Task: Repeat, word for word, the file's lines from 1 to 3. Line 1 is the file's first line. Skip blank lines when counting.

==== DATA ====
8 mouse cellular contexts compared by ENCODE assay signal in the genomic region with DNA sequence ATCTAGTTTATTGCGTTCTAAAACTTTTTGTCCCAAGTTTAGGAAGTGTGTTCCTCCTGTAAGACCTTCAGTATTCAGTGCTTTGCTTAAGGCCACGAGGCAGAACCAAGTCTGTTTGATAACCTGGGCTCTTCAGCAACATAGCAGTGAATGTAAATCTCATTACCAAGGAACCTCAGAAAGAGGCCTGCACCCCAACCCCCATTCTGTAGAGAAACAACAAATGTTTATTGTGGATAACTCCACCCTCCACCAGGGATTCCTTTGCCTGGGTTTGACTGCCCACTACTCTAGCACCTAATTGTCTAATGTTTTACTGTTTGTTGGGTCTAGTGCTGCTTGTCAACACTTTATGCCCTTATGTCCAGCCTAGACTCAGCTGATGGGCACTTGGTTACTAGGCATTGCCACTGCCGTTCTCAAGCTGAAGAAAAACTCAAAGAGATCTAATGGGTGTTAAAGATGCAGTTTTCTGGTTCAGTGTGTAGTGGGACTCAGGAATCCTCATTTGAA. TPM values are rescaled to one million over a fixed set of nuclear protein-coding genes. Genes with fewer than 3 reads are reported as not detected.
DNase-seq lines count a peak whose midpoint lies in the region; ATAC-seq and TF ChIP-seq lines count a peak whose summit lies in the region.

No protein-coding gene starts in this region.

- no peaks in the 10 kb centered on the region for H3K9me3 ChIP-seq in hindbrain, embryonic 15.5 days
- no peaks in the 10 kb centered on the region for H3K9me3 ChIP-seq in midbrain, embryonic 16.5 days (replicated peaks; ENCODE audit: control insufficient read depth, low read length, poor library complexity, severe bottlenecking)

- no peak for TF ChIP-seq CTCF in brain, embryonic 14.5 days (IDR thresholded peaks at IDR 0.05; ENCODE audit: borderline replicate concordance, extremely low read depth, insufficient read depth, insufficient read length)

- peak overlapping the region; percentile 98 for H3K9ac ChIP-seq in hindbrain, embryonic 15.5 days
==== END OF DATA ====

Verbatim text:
8 mouse cellular contexts compared by ENCODE assay signal in the genomic region with DNA sequence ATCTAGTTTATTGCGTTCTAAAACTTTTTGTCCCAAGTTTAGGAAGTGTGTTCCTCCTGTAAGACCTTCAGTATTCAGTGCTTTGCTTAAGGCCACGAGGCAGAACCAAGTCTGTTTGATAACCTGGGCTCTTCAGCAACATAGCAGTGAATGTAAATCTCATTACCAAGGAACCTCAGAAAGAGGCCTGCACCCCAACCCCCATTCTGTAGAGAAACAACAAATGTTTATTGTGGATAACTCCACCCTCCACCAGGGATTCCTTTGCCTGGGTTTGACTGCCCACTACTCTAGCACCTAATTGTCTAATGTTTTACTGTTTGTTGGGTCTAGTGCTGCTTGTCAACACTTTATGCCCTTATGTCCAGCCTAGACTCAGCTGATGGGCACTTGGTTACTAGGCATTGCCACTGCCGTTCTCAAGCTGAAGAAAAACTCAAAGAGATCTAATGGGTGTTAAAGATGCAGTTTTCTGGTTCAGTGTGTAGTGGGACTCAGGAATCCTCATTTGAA. TPM values are rescaled to one million over a fixed set of nuclear protein-coding genes. Genes with fewer than 3 reads are reported as not detected.
DNase-seq lines count a peak whose midpoint lies in the region; ATAC-seq and TF ChIP-seq lines count a peak whose summit lies in the region.

No protein-coding gene starts in this region.